Summer Student Work: On Vermont farm, Lubetkin ’16 raises awareness of community programs

There's always weeding to do. (Megan Lubetkin '16/Vermont Youth Conservation Corps)

There’s always weeding to do. (Megan Lubetkin ’16/Vermont Youth Conservation Corps)

As a leadership apprentice at “The Farm,” a program of the Vermont Youth Conservation Corps, photographer Megan Lubetkin ’16 has raised not only produce and livestock, but also awareness of such Farm programs as food shares for families in need and cooking classes for at-risk and refugee youth.

Name: Megan Lubetkin ’16
Hometown: Cape Elizabeth, Maine
Major: Undeclared, but probably geology
Internship funding: Bates Environmental Internship, funded by the Feldman Foundation and the Otis Endowment at Bates

Megan Lubetkin '16, at left, with a student from Winooski, Vt., who took part in the afterschool Food and Farm Program at The Farm at VYCC. (Courtesy of the Vermont Youth Conservation Corps)

Megan Lubetkin ’16, at left, with a student from Winooski, Vt., who took part in the afterschool Food and Farm Program at The Farm at VYCC. (Courtesy of the Vermont Youth Conservation Corps)

1. You served this summer as the de facto communications officer for The Farm at VYCC. But that’s not what you originally signed up for, was it?

When I first got here, in April, I was told that we would have a little celebration in about a month and it would be great for The Farm if I could make a video about it. My boss knew that I could make videos as he had seen my YouTube channel. Since then, in addition to my regular duties, I have devoted most of my evenings and weekends to the whole communications piece, including video and photo documentation of various farm programs.

2. What kinds of exposure have you won for The Farm, and what have you learned along the way?

I’ve gotten all of my videos broadcast on television stations around Vermont, as well as on YouTube, Vimeo and Facebook. But when I think about how to reach more Vermonters, it’s been like, “Oh, the video is online. Well, what’s the next step? It’s on TV, but what’s the next step?” I’m always thinking and talking to others about how we can tell more people about what we are doing, because we are such a community-based program and highly reliant on grants and donors.

Planting time at The Farm at VYCC. (Megan Lubetkin '16/VYCC)

Planting time at The Farm at VYCC. (Megan Lubetkin ’16/VYCC)

3. How do you shape your messages about The Farm?

I try to create a message around that the energy The Farm has, with all the different diverse groups of people working there every day and the enormity of the whole program. It’s difficult to not get overwhelmed, so I try to keep it fairly light and enjoyable. I want people to walk away knowing how involved we are with the community and feeling that they want to become involved as well.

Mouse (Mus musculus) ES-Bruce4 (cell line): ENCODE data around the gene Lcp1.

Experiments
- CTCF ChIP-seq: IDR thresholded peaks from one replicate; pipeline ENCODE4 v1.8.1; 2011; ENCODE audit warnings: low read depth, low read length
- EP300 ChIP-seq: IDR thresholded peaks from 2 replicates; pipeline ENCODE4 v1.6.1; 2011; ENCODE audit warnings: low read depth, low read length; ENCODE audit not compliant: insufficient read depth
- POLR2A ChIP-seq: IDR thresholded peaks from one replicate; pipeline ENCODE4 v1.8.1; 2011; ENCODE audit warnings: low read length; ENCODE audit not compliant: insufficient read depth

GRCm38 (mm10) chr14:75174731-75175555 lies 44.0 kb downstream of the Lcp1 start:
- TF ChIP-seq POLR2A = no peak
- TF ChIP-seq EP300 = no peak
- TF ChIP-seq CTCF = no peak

4. How did you hear about this program?  

Last summer I worked for the Vermont Youth Conservation Corps in the conservation program, on a trail crew. I was living in the woods right near The Farm at VYCC, in Richmond, and while I was on the trail crew, I worked weekends doing some weeding in exchange for fresh produce. So when I was deciding what to do this year, I had The Farm in the back of my mind.

5. Had you done farm work before?

Very little. When I came to Bates, I did some gardening in the Bates College Garden and I co-head that with Michelle Devoe ’15. I picked this opportunity because I have a big interest in learning how to farm and grow food. I think everyone should know how to do that.

VYCC-Lubetkin-Spuds6. As a VYCC agricultural leadership apprentice, you’ve worked with youth, disadvantaged families and community volunteers. What’s an example of the leadership piece?

We’re constantly managing the youth on the farm in projects and educational programs, but we also do a ton of volunteer management. We can have 30 volunteers every single day, from all walks of life, all ages, all levels of farm experience. It can certainly be a challenge working with such different people at the same time and on projects that are definitely strenuous and time-sensitive. Managing all that goes on at the farm takes a great deal of leadership, positive attitude and drive.

7. How has your work on The Farm at VYCC expressed the goals of the Bates Environmental Internship?
The whole idea of the Bates Environmental Internship is about working with others and being involved with environmentally minded projects. I think organic farming to feed people who can’t afford to buy food, working with diverse groups of people from at-risk youth to refugee kids to Ben & Jerry’s volunteers — I mean, the list could go on — but essentially, connecting the community with our very down-to-earth, in-the-dirt project is right in keeping with what the Bates Environmental Internship is all about.

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